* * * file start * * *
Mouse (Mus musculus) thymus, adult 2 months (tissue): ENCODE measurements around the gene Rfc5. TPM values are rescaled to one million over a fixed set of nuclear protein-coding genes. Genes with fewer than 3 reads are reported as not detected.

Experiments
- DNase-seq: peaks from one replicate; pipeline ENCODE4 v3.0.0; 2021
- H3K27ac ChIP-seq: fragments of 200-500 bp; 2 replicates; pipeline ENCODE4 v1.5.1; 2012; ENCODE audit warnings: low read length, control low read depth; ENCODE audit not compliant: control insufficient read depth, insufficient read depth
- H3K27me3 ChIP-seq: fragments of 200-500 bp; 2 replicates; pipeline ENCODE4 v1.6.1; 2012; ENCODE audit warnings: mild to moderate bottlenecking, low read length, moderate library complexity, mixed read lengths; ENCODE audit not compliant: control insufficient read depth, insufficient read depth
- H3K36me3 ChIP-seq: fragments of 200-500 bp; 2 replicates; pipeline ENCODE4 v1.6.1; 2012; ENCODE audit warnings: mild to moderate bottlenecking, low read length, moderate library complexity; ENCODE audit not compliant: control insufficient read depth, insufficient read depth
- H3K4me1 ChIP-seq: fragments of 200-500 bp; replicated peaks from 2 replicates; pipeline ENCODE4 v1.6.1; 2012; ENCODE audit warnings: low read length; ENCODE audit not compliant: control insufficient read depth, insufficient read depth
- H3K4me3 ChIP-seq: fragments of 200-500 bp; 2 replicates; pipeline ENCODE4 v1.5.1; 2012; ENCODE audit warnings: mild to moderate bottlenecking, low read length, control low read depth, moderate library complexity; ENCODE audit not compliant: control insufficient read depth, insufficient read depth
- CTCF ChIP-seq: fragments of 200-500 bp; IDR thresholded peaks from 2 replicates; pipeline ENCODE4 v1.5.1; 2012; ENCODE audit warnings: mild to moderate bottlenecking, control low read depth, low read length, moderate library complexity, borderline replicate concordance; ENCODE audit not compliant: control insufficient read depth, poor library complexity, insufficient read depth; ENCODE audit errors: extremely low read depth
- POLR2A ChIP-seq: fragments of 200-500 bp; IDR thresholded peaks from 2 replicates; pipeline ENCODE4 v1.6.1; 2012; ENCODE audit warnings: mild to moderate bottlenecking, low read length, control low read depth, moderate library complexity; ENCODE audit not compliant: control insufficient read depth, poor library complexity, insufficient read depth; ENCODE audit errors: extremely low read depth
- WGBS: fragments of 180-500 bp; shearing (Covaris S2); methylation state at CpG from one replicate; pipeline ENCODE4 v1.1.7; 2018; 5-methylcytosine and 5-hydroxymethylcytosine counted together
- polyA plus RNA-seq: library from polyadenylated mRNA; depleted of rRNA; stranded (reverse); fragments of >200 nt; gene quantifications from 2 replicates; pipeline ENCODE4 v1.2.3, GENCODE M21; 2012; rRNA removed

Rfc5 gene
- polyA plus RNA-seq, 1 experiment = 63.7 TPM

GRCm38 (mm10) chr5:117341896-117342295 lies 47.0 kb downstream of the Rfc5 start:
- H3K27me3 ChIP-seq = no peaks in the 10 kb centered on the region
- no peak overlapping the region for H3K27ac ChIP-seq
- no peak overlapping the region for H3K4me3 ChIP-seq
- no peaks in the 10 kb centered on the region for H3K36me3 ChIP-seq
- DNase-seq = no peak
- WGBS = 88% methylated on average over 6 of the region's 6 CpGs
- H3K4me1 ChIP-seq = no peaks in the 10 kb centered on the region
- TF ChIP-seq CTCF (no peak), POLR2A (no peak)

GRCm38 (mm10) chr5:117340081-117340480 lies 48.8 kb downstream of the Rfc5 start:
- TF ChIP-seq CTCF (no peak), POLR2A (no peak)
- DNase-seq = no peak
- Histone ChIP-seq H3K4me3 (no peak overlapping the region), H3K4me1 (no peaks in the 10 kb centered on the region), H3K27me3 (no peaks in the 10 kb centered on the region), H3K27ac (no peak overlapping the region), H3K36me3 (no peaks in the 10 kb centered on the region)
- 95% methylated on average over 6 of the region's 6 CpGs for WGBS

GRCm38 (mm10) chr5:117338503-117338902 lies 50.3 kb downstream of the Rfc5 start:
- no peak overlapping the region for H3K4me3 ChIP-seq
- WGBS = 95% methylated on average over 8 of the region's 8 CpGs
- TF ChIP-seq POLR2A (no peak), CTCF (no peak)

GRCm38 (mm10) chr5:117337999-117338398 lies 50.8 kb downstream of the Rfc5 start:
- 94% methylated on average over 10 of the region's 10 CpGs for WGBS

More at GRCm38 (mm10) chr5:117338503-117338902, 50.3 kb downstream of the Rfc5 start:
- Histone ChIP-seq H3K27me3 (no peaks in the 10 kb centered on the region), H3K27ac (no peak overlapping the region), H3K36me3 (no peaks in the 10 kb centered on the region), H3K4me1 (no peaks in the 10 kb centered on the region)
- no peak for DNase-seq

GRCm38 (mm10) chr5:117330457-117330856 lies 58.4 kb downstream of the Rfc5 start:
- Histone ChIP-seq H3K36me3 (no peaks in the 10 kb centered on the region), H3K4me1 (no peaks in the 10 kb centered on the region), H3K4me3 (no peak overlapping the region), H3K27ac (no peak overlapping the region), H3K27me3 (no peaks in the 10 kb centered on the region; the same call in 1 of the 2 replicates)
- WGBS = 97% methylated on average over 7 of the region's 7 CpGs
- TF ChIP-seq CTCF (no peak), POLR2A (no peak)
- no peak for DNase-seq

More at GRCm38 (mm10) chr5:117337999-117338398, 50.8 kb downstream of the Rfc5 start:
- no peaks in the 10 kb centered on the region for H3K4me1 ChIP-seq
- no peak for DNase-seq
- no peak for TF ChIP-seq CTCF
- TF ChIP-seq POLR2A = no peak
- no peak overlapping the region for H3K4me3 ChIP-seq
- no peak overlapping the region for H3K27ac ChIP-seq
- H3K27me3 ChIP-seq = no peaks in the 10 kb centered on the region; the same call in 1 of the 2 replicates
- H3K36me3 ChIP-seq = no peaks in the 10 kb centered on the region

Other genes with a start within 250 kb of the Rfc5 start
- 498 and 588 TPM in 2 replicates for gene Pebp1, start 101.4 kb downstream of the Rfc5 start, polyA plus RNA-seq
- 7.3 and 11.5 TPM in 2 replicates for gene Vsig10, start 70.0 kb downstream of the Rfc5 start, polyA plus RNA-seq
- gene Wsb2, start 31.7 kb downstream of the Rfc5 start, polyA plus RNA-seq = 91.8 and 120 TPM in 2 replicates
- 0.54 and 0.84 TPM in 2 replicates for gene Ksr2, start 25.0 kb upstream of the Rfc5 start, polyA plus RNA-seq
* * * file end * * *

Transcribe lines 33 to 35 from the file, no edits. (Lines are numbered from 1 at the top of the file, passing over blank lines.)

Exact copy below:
GRCm38 (mm10) chr5:117337999-117338398 lies 50.8 kb downstream of the Rfc5 start:
- 94% methylated on average over 10 of the region's 10 CpGs for WGBS

More at GRCm38 (mm10) chr5:117338503-117338902, 50.3 kb downstream of the Rfc5 start: